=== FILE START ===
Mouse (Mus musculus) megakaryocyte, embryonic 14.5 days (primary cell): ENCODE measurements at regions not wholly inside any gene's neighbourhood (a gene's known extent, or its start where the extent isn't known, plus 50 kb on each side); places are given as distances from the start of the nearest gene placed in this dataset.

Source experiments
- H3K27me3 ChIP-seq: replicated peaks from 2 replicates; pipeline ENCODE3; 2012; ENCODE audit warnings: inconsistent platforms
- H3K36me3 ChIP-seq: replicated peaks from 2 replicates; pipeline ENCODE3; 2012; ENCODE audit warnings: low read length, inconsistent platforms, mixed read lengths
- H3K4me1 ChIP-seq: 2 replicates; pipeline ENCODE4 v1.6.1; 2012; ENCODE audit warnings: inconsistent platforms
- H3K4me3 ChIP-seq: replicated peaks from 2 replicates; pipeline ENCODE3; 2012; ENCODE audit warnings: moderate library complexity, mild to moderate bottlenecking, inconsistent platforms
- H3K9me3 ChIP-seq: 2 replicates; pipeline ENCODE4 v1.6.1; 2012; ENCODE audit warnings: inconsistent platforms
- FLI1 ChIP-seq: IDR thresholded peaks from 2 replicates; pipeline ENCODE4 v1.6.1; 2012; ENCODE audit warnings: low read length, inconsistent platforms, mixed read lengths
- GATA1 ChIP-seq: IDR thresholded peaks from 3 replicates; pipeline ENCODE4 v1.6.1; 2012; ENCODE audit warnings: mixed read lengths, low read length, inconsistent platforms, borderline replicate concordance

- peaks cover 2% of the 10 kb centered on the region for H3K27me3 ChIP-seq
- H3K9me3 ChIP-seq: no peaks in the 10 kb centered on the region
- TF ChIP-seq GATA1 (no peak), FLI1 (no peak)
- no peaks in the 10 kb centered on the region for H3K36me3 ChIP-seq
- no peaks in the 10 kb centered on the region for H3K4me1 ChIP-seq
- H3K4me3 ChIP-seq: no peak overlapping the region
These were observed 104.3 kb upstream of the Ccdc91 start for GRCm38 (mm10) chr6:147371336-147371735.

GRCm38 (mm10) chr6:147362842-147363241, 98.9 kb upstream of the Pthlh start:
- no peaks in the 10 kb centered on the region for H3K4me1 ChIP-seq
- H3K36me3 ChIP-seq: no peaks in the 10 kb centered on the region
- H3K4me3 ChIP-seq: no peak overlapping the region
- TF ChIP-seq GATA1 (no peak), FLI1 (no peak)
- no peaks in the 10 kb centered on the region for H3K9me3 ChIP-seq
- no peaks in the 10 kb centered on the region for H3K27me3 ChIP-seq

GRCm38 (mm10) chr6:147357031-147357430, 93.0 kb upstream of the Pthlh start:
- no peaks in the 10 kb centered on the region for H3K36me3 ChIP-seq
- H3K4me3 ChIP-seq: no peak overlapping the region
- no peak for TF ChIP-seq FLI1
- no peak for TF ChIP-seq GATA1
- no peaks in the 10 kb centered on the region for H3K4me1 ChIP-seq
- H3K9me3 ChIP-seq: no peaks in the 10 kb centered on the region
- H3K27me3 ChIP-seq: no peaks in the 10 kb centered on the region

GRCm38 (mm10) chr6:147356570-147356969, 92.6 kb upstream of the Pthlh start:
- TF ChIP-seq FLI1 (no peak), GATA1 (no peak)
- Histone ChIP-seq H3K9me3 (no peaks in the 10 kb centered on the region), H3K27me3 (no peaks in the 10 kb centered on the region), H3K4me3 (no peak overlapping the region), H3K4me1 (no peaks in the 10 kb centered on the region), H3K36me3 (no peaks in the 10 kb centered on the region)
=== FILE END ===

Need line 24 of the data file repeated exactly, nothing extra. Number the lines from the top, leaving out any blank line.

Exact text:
GRCm38 (mm10) chr6:147357031-147357430, 93.0 kb upstream of the Pthlh start: